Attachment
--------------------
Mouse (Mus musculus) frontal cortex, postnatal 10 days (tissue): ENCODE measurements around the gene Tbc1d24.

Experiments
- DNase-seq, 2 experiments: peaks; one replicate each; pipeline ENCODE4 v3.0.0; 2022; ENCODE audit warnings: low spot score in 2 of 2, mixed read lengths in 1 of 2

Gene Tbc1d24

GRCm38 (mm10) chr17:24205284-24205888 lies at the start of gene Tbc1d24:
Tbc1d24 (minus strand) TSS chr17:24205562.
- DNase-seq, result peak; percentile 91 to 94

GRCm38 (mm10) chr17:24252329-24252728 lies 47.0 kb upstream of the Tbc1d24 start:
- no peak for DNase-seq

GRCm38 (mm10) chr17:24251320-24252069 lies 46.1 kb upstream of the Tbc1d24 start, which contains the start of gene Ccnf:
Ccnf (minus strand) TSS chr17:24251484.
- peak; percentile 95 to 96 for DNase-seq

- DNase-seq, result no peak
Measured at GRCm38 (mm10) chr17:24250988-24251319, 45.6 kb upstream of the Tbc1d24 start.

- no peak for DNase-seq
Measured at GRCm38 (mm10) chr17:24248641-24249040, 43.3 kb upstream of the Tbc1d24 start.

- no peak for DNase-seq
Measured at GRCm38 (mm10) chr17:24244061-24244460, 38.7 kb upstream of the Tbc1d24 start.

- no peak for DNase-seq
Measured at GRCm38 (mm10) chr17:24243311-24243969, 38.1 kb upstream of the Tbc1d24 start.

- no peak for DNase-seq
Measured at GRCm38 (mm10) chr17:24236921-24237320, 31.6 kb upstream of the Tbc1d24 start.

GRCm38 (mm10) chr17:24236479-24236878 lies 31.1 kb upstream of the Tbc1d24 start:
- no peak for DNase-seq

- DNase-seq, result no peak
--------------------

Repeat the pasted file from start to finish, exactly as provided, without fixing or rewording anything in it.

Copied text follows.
Mouse (Mus musculus) frontal cortex, postnatal 10 days (tissue): ENCODE measurements around the gene Tbc1d24.

Experiments
- DNase-seq, 2 experiments: peaks; one replicate each; pipeline ENCODE4 v3.0.0; 2022; ENCODE audit warnings: low spot score in 2 of 2, mixed read lengths in 1 of 2

Gene Tbc1d24

GRCm38 (mm10) chr17:24205284-24205888 lies at the start of gene Tbc1d24:
Tbc1d24 (minus strand) TSS chr17:24205562.
- DNase-seq, result peak; percentile 91 to 94

GRCm38 (mm10) chr17:24252329-24252728 lies 47.0 kb upstream of the Tbc1d24 start:
- no peak for DNase-seq

GRCm38 (mm10) chr17:24251320-24252069 lies 46.1 kb upstream of the Tbc1d24 start, which contains the start of gene Ccnf:
Ccnf (minus strand) TSS chr17:24251484.
- peak; percentile 95 to 96 for DNase-seq

- DNase-seq, result no peak
Measured at GRCm38 (mm10) chr17:24250988-24251319, 45.6 kb upstream of the Tbc1d24 start.

- no peak for DNase-seq
Measured at GRCm38 (mm10) chr17:24248641-24249040, 43.3 kb upstream of the Tbc1d24 start.

- no peak for DNase-seq
Measured at GRCm38 (mm10) chr17:24244061-24244460, 38.7 kb upstream of the Tbc1d24 start.

- no peak for DNase-seq
Measured at GRCm38 (mm10) chr17:24243311-24243969, 38.1 kb upstream of the Tbc1d24 start.

- no peak for DNase-seq
Measured at GRCm38 (mm10) chr17:24236921-24237320, 31.6 kb upstream of the Tbc1d24 start.

GRCm38 (mm10) chr17:24236479-24236878 lies 31.1 kb upstream of the Tbc1d24 start:
- no peak for DNase-seq

- DNase-seq, result no peak